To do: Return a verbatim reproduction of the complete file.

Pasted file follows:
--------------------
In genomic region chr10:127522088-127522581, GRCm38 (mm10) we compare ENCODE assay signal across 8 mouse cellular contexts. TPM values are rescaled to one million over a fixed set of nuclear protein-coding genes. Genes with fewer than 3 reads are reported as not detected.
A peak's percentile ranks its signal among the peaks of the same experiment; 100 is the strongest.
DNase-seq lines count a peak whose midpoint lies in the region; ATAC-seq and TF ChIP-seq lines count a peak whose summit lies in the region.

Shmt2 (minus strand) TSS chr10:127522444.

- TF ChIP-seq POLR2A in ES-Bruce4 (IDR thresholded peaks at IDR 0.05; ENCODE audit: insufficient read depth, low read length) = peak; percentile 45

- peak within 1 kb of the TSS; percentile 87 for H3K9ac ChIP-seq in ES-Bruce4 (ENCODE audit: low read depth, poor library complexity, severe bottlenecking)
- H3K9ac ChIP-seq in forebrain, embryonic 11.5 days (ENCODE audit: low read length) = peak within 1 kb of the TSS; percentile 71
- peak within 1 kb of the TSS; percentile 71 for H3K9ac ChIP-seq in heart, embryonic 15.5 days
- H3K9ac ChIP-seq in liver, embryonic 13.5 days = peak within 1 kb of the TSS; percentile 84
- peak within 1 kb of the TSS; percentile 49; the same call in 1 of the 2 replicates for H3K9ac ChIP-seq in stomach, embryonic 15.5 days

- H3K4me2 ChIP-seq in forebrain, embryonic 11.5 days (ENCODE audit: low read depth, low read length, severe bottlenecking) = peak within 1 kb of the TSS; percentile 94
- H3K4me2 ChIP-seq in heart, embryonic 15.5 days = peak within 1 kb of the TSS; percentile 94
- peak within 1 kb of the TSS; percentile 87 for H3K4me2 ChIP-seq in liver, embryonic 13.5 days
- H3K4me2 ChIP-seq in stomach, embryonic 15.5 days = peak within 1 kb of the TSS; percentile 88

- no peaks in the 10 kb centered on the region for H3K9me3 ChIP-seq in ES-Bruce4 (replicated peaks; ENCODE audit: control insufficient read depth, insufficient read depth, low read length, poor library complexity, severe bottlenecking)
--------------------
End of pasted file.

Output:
In genomic region chr10:127522088-127522581, GRCm38 (mm10) we compare ENCODE assay signal across 8 mouse cellular contexts. TPM values are rescaled to one million over a fixed set of nuclear protein-coding genes. Genes with fewer than 3 reads are reported as not detected.
A peak's percentile ranks its signal among the peaks of the same experiment; 100 is the strongest.
DNase-seq lines count a peak whose midpoint lies in the region; ATAC-seq and TF ChIP-seq lines count a peak whose summit lies in the region.

Shmt2 (minus strand) TSS chr10:127522444.

- TF ChIP-seq POLR2A in ES-Bruce4 (IDR thresholded peaks at IDR 0.05; ENCODE audit: insufficient read depth, low read length) = peak; percentile 45

- peak within 1 kb of the TSS; percentile 87 for H3K9ac ChIP-seq in ES-Bruce4 (ENCODE audit: low read depth, poor library complexity, severe bottlenecking)
- H3K9ac ChIP-seq in forebrain, embryonic 11.5 days (ENCODE audit: low read length) = peak within 1 kb of the TSS; percentile 71
- peak within 1 kb of the TSS; percentile 71 for H3K9ac ChIP-seq in heart, embryonic 15.5 days
- H3K9ac ChIP-seq in liver, embryonic 13.5 days = peak within 1 kb of the TSS; percentile 84
- peak within 1 kb of the TSS; percentile 49; the same call in 1 of the 2 replicates for H3K9ac ChIP-seq in stomach, embryonic 15.5 days

- H3K4me2 ChIP-seq in forebrain, embryonic 11.5 days (ENCODE audit: low read depth, low read length, severe bottlenecking) = peak within 1 kb of the TSS; percentile 94
- H3K4me2 ChIP-seq in heart, embryonic 15.5 days = peak within 1 kb of the TSS; percentile 94
- peak within 1 kb of the TSS; percentile 87 for H3K4me2 ChIP-seq in liver, embryonic 13.5 days
- H3K4me2 ChIP-seq in stomach, embryonic 15.5 days = peak within 1 kb of the TSS; percentile 88

- no peaks in the 10 kb centered on the region for H3K9me3 ChIP-seq in ES-Bruce4 (replicated peaks; ENCODE audit: control insufficient read depth, insufficient read depth, low read length, poor library complexity, severe bottlenecking)